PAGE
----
Betsy DeVos, President-elect Donald Trump’s nominee to be the next secretary of education, appeared yesterday before the Senate Health, Education, Labor and Pensions Committee for her confirmation hearing, the focus of which was primarily her stance on K-12 education, especially the use of vouchers and her support for charter schools.
The nearly four-hour hearing was contentious at times, with Democrats complaining frequently about the five-minute limit per senator for a single round of questions and the fact that the Office of Government Ethics had not finished its review of DeVos’s financial investments for any possible conflicts of interest.
While DeVos, a billionaire philanthropist from Michigan, offered little clarity around her views on higher education, her responses to several questions did hint at what the agency’s higher education agenda might look like in the future, should she be confirmed.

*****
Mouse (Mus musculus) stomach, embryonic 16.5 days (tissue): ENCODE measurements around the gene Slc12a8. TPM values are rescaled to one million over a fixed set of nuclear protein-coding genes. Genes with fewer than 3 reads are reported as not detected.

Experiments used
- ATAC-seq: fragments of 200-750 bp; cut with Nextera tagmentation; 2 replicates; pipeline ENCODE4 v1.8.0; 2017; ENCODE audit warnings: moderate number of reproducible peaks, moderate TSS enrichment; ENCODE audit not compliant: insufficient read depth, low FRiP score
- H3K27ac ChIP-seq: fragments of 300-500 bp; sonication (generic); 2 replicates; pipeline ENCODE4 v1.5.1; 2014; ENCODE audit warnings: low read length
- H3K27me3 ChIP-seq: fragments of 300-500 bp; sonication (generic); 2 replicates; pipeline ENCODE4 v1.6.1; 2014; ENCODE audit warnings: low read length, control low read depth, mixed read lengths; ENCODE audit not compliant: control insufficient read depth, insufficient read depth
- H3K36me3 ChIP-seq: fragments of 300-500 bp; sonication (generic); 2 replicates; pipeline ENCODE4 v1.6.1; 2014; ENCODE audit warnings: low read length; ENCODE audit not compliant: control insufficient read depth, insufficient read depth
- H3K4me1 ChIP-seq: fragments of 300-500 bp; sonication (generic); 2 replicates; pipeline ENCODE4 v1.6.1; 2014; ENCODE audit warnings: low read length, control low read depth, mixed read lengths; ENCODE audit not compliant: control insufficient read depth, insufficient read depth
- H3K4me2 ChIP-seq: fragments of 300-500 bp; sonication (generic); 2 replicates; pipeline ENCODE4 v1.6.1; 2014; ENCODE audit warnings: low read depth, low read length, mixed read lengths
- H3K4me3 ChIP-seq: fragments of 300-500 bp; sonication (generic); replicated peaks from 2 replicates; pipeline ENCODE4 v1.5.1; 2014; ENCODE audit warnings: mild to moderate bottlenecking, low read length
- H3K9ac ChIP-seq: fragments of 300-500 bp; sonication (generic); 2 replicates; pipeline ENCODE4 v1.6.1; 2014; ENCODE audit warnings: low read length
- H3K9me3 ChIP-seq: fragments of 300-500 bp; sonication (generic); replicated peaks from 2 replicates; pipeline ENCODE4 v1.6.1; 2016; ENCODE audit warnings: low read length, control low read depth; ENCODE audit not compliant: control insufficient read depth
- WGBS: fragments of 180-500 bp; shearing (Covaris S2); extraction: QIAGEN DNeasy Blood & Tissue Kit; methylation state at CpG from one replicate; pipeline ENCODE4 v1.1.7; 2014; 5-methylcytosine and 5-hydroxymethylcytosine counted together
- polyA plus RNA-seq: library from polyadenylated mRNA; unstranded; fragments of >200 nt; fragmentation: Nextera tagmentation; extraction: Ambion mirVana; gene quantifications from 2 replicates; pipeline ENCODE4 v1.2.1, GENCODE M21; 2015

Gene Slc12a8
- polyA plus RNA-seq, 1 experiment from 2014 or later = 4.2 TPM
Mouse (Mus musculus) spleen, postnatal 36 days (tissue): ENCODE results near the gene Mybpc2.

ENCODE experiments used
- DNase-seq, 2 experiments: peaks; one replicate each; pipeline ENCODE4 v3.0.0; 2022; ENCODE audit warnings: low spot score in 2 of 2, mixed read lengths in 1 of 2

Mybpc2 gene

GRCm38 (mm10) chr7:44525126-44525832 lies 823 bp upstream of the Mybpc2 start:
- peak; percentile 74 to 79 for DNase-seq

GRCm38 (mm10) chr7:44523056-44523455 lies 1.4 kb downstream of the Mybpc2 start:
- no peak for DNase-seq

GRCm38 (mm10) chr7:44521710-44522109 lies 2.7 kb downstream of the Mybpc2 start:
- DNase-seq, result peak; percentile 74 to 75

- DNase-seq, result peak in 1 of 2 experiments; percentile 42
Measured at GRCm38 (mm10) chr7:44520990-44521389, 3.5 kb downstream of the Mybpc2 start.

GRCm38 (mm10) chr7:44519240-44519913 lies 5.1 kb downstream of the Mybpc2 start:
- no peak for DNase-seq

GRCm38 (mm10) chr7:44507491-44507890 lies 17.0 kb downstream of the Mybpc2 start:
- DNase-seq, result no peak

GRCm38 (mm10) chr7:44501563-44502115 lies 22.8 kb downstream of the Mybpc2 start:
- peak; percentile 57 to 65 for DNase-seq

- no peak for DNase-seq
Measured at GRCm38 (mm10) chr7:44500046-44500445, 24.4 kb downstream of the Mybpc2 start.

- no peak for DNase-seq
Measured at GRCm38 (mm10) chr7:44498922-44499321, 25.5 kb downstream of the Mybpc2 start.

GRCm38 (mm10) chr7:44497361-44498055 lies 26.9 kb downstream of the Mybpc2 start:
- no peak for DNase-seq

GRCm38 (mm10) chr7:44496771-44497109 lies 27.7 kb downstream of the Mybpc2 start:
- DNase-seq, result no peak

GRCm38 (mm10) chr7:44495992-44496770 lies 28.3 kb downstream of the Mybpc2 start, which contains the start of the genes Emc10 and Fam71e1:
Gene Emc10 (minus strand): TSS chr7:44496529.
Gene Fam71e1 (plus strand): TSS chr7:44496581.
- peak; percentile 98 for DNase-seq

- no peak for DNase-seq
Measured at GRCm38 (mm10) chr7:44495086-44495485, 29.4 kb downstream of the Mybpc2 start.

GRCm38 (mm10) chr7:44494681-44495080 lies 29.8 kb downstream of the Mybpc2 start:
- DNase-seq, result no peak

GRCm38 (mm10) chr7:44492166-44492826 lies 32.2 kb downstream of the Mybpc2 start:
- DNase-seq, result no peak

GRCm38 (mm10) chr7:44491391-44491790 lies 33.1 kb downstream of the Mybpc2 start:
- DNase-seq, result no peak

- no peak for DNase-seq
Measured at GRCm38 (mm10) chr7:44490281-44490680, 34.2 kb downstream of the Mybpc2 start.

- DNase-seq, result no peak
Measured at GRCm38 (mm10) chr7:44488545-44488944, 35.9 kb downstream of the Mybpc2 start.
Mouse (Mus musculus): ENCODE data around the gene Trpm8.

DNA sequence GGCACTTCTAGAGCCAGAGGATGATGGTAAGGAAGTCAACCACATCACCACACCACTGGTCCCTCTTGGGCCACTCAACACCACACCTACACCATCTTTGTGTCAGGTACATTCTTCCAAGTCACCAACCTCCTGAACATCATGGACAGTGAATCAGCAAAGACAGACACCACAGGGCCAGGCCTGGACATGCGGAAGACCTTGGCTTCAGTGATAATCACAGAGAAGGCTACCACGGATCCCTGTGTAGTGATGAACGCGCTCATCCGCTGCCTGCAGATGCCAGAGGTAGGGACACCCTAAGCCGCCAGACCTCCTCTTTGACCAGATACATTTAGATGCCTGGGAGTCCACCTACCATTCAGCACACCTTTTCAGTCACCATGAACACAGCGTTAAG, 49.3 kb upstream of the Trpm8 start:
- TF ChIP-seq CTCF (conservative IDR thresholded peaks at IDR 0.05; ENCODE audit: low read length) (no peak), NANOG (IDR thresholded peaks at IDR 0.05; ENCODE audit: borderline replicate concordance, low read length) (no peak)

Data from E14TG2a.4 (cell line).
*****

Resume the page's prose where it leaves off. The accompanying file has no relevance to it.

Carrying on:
DeVos raised the issue of college costs and affordability in her prepared remarks, but the only solution she offered was for more students to choose less expensive forms of postsecondary education, including career colleges, trade and vocational schools, and community colleges.
The other primary concern related to higher education that arose was government regulation. DeVos’s views in this area seem in line with the Republican majority, although she demurred when asked for specifics during the hearing. Sen. Elizabeth Warren (D-MA) asked DeVos about enforcing the gainful employment rule—the effort to ensure that individuals who enroll in career training programs will earn enough money to repay their student loans—but DeVos would only say that she would review the rule to make sure it was achieving its intended goal.
Sen. Bob Casey (D-PA) asked DeVos if she would uphold the current federal guidelines used to fight sexual assault on college campuses, but she also avoided answering “yes” or “no” to this question. She said there were "a lot of conflicting ideas" about how to enforce the rules under Title IX, which prohibits gender discrimination in education, and that she looked forward to working with the committee to understand those conflicts and find resolutions.
Sen. Lamar Alexander (R-TN), who chairs the committee, said it would meet early next week to consider DeVos’s nomination, provided her ethics agreement is in place.